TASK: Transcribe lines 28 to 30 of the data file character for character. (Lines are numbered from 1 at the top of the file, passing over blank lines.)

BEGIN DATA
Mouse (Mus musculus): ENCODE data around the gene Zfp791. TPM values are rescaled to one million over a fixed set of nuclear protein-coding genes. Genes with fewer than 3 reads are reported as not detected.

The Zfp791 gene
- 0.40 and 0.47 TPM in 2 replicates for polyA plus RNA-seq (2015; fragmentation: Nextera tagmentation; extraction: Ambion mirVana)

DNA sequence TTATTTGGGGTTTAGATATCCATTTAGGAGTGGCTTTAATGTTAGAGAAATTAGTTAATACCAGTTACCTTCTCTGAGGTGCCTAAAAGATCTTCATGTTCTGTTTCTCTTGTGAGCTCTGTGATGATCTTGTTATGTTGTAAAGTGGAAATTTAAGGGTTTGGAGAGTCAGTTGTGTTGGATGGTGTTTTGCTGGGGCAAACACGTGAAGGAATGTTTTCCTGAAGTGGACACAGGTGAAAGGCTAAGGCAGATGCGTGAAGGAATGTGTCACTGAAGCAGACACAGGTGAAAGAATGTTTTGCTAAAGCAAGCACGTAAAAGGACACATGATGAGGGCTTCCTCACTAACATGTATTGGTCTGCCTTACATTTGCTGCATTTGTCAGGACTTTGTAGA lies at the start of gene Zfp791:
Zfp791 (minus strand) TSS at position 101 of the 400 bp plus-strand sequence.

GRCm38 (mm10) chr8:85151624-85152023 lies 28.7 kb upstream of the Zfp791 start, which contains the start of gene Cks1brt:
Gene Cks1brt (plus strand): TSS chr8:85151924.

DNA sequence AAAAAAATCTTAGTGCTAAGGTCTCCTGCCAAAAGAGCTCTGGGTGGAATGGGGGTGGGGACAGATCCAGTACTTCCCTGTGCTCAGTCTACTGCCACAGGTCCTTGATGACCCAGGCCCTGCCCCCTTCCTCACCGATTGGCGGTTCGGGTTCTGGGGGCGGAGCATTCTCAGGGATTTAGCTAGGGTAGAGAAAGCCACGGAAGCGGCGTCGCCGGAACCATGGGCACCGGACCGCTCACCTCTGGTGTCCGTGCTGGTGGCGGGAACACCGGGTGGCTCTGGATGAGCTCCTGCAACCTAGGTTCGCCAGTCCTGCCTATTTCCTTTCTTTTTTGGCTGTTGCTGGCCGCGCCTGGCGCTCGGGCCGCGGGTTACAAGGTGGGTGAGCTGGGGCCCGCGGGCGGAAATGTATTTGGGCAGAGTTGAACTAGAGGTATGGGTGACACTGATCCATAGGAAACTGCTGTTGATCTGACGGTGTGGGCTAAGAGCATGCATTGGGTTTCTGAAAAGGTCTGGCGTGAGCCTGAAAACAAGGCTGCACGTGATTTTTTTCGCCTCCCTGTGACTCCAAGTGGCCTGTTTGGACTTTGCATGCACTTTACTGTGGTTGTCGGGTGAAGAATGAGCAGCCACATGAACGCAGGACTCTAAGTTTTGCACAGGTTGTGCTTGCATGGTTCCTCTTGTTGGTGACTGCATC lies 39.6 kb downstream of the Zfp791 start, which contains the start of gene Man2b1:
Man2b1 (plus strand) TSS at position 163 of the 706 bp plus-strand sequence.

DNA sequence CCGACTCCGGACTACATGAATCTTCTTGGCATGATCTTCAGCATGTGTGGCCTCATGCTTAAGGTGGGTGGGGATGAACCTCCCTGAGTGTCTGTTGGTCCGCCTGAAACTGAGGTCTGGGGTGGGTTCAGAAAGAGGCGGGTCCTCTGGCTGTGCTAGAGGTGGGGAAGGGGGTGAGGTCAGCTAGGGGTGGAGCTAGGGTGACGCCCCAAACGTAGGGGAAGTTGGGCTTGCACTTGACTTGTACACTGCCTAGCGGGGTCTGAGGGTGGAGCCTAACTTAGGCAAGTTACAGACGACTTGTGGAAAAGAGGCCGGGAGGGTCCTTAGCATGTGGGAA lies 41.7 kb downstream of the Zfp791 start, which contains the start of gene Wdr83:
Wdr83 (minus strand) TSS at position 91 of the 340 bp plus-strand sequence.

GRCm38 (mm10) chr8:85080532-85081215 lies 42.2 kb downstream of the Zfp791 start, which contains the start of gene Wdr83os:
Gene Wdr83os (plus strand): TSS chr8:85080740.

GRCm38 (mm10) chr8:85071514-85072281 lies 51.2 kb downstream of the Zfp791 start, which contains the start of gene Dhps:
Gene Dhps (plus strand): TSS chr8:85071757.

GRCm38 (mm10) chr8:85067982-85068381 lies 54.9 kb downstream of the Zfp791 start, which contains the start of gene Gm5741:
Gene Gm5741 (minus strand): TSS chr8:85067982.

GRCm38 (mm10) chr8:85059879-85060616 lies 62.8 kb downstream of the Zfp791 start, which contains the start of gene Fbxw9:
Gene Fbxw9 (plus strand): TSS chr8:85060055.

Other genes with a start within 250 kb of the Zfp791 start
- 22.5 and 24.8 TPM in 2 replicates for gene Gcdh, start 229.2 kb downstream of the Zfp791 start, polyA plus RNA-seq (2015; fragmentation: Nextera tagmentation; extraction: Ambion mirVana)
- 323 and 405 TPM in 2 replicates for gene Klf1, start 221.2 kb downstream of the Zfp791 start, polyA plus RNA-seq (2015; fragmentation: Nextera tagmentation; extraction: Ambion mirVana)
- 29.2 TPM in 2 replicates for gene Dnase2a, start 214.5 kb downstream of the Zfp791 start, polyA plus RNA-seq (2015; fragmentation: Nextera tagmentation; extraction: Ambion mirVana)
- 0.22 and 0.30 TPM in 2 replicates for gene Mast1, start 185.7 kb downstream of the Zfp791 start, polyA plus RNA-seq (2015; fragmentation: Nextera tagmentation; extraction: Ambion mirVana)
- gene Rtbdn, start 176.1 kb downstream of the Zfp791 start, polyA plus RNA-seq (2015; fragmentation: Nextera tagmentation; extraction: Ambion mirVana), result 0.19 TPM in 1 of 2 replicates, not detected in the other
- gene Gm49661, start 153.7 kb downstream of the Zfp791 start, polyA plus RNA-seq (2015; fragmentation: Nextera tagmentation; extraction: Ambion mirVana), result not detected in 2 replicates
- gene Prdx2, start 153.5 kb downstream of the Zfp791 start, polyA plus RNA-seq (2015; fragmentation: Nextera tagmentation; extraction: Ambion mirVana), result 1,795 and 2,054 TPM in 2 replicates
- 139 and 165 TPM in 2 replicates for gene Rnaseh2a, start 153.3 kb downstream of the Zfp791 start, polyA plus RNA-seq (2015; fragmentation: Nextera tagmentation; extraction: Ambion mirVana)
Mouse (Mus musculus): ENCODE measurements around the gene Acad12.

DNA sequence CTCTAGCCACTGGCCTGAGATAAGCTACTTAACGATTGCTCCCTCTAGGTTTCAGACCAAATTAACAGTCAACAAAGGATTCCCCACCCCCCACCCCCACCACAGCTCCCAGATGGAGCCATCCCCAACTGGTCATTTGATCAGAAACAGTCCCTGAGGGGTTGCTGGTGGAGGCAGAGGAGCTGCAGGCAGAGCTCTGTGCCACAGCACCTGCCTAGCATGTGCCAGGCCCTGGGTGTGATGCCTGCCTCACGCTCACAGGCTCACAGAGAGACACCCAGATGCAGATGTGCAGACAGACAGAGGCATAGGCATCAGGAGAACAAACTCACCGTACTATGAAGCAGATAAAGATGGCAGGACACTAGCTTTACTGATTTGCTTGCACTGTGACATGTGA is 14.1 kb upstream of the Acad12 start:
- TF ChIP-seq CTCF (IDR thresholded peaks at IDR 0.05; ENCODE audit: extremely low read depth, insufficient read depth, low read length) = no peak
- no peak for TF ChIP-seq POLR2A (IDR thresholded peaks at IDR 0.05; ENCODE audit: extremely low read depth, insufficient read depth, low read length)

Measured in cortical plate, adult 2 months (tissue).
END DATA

- 139 and 165 TPM in 2 replicates for gene Rnaseh2a, start 153.3 kb downstream of the Zfp791 start, polyA plus RNA-seq (2015; fragmentation: Nextera tagmentation; extraction: Ambion mirVana)
Mouse (Mus musculus): ENCODE measurements around the gene Acad12.

DNA sequence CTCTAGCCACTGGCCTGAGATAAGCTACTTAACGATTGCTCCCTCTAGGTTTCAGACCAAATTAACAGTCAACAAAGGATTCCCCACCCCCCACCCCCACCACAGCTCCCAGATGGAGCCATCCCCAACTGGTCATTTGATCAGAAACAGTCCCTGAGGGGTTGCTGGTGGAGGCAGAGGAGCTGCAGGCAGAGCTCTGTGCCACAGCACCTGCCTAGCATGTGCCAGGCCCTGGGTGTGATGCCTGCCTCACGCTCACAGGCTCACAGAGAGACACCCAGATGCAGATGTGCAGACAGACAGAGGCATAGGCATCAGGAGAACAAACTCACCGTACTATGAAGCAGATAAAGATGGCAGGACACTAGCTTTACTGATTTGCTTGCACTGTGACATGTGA is 14.1 kb upstream of the Acad12 start: